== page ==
Ironically, despite these ill-fated circumstances of the recent past, the community has throughout the centuries remained independent and self-reliant. With a shoreline extending between Bossasso to the East and bordering on Maydh to the West, facing the Gulf of Aden, fisheries has remained an occupation as well as an opportunity for investment in the area throughout the centuries. Laskoreh, a port city in the area was the choice of the Somali government of the early sixties to build a large scale fish factory. Since the collapse of government, another smaller factory has been built by means of private investment attracting share holders from business from other parts of Somalia.

Overlooking the shoreline is an invariably lush, green and fertile northern slope of the Golis Range Mountain, known to the locals as Cal Madow, which has for millennia provided for the produce of frankincense among many other potentially high value crops. With a plateau stretching from the bottom of the southern slope of the mountain to the northern banks of the Nugal valley to the south, which is good for grazing and all-season livestock raring, the area has for the centuries past remained self-supporting and independent. In addition to a great potential for infrastructure and tourism development, the area has been a candidate for mineral, gas and petroleum exploration. It is a known fact that the American Petroleum Company, Elf, had conducted offshore oil exploration in the mid eighties. In the last couple of years the government of Puntland signed deals with an Australian conglomerate for mineral exploration, which sparked the famous Mija Yahan skirmishes between the community and some government troops, resulting in the death of about 10 persons. (Click here to see the map of the area:

Endowed with this potential for natural resource development and a traditional heritage of independence, the community has a comparative advantage over many parts of Somalia to make its bid for its autonomy as a federal entity of Somalia. That independence is historically documented, whereby the current Sultan Said Abdusalaam Mohamoud Ali Shire of the area is the 26th generation of a long line of Sultans (or Grads). Most widely known to recent history is Sultan Mohamoud Ali-Shire, the Sultan of Somaliland, and the grand father of the current Sultan. Click here for a glimpse of the history:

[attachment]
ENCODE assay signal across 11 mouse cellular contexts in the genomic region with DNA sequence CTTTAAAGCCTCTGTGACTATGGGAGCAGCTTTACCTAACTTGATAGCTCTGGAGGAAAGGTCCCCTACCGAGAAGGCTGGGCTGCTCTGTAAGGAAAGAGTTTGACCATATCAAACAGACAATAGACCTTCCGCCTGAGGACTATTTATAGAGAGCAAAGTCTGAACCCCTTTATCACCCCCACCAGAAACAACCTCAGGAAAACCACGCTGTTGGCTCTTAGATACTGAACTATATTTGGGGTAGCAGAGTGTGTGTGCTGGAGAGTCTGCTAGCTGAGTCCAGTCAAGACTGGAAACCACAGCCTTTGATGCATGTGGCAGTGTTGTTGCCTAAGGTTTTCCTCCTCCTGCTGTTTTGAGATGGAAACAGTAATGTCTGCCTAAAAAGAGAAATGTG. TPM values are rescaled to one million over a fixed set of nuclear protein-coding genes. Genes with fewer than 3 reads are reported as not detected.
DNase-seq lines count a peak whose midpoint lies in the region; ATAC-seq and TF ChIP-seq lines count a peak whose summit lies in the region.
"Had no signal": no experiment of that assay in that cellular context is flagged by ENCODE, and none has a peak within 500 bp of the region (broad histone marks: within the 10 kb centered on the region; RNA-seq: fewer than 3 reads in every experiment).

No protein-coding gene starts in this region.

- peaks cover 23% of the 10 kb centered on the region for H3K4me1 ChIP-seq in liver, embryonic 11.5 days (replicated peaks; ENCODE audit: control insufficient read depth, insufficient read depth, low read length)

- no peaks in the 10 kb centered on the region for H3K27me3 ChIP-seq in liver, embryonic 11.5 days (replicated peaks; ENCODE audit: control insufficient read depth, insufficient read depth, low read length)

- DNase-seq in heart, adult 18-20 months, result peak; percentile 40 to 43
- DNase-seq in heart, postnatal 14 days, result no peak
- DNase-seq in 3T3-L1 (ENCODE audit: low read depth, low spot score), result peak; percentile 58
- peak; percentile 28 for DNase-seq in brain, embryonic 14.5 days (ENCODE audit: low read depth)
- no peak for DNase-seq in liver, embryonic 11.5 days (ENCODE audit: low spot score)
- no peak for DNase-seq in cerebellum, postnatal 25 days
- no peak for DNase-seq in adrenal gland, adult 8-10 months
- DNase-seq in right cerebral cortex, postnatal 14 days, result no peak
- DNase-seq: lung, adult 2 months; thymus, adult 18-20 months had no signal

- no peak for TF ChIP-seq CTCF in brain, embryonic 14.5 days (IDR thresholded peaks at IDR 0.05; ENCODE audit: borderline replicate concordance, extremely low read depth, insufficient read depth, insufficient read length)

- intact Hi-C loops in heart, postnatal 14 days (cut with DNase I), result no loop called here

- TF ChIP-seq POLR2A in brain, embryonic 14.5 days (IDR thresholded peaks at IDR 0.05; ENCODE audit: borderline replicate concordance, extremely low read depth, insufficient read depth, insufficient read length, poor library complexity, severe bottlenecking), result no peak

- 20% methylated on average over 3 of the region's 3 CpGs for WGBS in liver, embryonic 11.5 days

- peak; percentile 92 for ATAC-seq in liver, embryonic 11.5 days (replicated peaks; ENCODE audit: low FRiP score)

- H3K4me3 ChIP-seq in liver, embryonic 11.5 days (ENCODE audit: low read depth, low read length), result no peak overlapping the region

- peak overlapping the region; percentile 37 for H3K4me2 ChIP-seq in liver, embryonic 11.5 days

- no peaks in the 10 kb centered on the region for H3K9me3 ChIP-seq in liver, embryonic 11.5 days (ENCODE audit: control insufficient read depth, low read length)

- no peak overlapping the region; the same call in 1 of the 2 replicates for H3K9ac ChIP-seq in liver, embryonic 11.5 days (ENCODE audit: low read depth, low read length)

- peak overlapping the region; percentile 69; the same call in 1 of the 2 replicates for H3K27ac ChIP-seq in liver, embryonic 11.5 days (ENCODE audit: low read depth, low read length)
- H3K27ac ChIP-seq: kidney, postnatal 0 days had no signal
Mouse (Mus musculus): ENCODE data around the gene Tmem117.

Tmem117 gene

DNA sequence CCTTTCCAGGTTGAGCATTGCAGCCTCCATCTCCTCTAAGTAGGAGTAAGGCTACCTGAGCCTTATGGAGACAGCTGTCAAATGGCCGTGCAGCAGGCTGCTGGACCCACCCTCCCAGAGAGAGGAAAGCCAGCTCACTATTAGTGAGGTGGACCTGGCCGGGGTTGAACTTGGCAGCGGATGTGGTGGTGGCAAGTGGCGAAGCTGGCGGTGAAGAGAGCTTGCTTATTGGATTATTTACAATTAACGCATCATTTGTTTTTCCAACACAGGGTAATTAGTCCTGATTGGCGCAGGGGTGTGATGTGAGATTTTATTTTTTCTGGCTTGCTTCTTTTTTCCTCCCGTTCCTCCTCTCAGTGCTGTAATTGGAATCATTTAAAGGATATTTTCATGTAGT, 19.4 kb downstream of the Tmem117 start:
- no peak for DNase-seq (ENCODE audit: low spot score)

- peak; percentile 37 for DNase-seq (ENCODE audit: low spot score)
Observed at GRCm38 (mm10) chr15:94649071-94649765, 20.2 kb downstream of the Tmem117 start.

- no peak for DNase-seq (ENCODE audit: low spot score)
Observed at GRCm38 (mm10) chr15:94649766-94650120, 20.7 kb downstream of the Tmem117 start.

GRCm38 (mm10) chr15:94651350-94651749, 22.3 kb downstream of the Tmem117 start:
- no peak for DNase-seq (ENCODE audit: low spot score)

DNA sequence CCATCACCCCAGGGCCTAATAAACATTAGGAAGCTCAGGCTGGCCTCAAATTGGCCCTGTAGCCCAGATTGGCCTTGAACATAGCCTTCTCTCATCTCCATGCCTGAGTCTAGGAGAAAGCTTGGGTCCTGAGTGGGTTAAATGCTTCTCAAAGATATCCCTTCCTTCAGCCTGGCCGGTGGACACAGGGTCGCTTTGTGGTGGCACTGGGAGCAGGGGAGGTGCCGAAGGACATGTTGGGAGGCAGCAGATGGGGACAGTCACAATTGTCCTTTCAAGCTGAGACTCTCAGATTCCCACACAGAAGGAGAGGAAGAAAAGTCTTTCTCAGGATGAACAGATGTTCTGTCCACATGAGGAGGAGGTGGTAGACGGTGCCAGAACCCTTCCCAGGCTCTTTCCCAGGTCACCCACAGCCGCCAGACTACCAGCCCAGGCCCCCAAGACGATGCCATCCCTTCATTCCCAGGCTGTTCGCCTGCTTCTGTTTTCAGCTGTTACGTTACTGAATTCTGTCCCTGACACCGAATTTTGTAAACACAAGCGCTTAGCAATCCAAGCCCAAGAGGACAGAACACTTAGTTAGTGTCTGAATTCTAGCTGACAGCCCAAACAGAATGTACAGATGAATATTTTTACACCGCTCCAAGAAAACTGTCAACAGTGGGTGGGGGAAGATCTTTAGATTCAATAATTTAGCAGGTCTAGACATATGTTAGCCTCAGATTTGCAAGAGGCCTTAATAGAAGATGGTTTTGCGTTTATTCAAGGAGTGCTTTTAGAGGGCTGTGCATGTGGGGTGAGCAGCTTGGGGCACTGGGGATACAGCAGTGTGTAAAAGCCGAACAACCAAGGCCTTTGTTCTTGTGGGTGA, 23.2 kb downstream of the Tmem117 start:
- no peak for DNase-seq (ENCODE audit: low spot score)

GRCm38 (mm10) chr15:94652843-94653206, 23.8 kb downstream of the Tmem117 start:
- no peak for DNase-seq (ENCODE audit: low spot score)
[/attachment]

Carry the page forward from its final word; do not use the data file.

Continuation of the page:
As indicated above, the initiative started with a 33 member parliament, the President and 7 member cabinet—a very modest undertaking. A few of the members of the government whose names I recognize had served in the upper and lower houses of “Somaliland”, including the President and the Minister of Justice and Religion. For now, there is a requirement of an overwhelming Maakhirite support within the area and from abroad as well as financial support through remittances from the Maakhirite community in the Diaspora, for the initiative to get off the ground. As the saying goes, there is no stopping for an idea whose time has come. The fact remains though: the proof of the pudding is in the eating. Hence, the establishment of the Maakhir State is very much contingent in how much support and funding it receives from the people it is meant to serve—especially during its embryonic stage. Click here for additional information by other Somali websites:

Finally, the Maakhir State will as a matter of course engage in talks with its neighbors to be able to define its borders. The fact that both the cities of Erigavo and Bossasso and their suburbs have sizable Maakhirite communities does not make the negations any easier. In the meantime, it seems that, therefore, the new political leadership and the traditional one have their tasks cut out for them, in this respect.